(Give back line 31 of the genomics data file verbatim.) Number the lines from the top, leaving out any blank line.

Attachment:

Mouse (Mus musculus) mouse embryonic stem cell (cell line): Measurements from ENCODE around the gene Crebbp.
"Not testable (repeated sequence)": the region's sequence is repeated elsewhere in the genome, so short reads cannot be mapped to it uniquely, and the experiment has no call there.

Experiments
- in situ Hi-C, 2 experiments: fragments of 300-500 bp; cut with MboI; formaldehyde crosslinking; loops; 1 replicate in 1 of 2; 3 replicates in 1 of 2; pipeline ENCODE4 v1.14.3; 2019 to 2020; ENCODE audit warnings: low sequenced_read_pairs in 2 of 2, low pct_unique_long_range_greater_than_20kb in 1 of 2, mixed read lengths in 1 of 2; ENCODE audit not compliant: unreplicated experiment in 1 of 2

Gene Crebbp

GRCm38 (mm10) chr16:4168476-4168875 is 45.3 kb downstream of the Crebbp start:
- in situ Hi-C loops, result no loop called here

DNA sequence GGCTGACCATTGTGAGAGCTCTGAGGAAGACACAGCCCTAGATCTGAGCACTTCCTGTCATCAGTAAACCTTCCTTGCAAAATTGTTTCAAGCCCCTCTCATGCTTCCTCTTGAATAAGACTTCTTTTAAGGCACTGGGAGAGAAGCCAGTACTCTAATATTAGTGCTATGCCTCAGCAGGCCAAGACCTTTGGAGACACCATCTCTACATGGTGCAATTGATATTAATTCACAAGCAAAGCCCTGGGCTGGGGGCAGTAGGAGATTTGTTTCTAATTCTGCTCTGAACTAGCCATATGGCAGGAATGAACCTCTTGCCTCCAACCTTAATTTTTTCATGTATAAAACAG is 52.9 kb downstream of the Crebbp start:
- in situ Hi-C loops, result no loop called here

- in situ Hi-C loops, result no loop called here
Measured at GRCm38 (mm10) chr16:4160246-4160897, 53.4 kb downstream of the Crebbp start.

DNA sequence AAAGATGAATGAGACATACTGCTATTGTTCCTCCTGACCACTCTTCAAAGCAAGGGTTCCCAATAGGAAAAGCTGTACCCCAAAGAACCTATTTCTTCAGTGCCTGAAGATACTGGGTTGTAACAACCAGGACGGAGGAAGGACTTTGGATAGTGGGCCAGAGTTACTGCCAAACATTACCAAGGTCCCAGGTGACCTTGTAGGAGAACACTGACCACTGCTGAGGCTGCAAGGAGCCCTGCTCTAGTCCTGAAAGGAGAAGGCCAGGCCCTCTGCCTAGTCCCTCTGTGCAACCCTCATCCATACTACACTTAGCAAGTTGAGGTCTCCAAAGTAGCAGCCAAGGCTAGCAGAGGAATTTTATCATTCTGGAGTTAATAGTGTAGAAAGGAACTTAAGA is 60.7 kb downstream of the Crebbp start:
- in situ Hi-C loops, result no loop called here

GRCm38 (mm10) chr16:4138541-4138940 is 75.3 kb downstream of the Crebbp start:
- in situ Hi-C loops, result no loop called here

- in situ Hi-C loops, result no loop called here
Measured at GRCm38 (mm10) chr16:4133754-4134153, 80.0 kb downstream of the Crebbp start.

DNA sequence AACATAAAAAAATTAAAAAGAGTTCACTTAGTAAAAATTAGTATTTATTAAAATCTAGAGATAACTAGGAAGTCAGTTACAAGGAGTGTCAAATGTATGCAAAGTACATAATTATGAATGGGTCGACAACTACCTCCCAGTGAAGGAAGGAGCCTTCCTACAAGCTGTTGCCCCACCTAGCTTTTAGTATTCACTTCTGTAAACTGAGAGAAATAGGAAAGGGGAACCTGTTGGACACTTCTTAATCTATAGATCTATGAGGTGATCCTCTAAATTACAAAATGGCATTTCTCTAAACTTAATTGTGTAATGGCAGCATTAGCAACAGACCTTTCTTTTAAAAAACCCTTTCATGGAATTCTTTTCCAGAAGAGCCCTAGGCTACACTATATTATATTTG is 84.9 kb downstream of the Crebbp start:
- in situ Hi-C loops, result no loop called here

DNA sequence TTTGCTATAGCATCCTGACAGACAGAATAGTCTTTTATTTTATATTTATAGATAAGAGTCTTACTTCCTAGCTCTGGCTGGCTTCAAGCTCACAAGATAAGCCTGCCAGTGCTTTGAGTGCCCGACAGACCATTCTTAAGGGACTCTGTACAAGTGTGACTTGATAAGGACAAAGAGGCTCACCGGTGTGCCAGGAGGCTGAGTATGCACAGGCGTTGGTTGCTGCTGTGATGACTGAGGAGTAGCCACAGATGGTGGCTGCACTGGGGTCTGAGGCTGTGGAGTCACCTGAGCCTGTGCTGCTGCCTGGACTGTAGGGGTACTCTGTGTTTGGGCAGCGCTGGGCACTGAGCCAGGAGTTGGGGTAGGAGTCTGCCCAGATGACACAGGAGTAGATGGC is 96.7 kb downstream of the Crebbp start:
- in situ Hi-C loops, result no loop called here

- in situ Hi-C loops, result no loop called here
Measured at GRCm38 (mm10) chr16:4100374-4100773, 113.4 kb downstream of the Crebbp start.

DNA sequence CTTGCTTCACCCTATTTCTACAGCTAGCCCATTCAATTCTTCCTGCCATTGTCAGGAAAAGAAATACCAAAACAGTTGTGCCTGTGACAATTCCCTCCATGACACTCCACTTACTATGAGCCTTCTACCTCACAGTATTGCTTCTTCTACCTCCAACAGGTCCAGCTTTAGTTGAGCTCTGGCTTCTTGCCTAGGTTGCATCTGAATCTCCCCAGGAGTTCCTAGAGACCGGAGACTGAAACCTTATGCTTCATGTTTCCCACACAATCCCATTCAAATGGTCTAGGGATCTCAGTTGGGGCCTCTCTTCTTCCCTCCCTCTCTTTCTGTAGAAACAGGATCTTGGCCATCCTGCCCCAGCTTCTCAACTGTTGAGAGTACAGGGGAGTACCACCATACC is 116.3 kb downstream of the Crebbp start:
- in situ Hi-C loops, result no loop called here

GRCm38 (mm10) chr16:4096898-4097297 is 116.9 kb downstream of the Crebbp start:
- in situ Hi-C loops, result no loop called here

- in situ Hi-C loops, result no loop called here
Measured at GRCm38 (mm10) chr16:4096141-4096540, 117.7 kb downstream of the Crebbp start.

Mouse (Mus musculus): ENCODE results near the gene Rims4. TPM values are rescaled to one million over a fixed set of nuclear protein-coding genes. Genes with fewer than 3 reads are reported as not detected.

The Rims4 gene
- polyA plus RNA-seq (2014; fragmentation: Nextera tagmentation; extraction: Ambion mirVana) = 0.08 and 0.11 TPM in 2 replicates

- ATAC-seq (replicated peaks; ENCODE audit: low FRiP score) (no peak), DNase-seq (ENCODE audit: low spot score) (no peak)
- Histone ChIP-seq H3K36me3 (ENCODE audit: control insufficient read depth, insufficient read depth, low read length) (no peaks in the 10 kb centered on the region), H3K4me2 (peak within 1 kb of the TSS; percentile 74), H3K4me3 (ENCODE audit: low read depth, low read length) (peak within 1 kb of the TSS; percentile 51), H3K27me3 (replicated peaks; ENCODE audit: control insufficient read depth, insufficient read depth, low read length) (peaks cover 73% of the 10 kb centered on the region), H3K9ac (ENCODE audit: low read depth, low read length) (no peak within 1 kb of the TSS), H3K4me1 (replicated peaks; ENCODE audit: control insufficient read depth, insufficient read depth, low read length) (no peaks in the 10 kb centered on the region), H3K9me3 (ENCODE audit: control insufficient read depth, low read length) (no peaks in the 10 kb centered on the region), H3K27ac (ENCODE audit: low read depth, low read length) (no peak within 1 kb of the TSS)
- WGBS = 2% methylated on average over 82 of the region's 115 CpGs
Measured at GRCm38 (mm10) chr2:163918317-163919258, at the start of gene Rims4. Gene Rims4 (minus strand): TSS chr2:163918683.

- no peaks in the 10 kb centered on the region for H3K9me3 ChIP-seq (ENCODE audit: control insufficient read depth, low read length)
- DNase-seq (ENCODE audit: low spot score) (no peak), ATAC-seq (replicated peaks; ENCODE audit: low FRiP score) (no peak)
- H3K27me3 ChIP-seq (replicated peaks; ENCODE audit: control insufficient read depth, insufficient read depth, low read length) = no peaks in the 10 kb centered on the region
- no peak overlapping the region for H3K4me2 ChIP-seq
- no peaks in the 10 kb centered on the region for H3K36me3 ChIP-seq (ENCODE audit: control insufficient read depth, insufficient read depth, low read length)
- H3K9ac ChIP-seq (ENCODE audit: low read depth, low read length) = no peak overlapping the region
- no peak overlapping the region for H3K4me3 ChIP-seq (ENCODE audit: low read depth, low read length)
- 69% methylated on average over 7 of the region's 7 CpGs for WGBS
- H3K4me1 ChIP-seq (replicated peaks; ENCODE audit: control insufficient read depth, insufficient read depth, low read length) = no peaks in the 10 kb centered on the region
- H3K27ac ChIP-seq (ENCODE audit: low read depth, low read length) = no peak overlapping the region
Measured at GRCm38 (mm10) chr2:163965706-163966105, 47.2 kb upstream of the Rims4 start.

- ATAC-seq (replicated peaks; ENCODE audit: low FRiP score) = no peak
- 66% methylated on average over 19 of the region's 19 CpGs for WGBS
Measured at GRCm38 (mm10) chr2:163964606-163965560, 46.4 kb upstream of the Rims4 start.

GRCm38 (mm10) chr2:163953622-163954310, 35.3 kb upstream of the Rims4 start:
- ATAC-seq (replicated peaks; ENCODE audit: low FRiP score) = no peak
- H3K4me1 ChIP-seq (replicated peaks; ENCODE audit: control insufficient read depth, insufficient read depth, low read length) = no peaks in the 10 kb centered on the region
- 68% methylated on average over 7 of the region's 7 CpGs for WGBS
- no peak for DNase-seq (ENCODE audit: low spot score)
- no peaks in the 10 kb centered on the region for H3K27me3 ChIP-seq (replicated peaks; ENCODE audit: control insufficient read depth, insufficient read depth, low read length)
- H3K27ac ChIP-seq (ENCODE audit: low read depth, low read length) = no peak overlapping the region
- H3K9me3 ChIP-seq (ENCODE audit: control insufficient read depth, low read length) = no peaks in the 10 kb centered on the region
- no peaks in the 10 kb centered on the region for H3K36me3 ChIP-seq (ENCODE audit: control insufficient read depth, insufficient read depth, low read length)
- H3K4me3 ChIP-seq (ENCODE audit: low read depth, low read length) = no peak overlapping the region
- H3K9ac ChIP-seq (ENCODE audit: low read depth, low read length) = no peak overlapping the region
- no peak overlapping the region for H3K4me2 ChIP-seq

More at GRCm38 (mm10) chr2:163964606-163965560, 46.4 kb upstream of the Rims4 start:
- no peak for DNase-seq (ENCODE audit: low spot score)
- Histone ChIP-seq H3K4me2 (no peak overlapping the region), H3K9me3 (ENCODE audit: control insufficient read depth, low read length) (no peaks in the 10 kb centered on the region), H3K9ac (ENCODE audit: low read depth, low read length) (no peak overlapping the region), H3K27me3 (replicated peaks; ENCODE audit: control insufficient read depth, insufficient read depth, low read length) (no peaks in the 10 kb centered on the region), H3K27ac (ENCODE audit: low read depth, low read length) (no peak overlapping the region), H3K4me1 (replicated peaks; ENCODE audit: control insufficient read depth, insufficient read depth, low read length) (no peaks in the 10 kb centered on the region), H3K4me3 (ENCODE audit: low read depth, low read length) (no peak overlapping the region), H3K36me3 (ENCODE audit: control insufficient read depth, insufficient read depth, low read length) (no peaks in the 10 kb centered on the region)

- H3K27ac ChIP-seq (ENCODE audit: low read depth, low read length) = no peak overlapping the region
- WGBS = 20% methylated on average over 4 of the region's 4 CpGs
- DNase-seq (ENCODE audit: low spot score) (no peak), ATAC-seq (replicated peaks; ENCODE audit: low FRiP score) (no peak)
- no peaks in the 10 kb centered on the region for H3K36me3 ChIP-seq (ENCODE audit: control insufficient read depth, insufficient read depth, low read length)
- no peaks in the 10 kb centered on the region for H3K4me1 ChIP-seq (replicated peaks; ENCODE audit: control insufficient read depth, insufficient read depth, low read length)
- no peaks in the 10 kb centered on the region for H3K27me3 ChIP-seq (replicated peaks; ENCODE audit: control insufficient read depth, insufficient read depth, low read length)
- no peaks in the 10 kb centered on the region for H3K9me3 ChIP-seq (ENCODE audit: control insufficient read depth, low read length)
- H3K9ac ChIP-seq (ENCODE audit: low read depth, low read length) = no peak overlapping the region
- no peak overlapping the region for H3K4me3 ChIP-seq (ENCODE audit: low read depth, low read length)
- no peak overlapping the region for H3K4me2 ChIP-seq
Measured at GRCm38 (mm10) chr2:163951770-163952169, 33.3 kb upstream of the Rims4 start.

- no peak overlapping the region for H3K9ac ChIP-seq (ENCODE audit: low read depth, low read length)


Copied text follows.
The Rims4 gene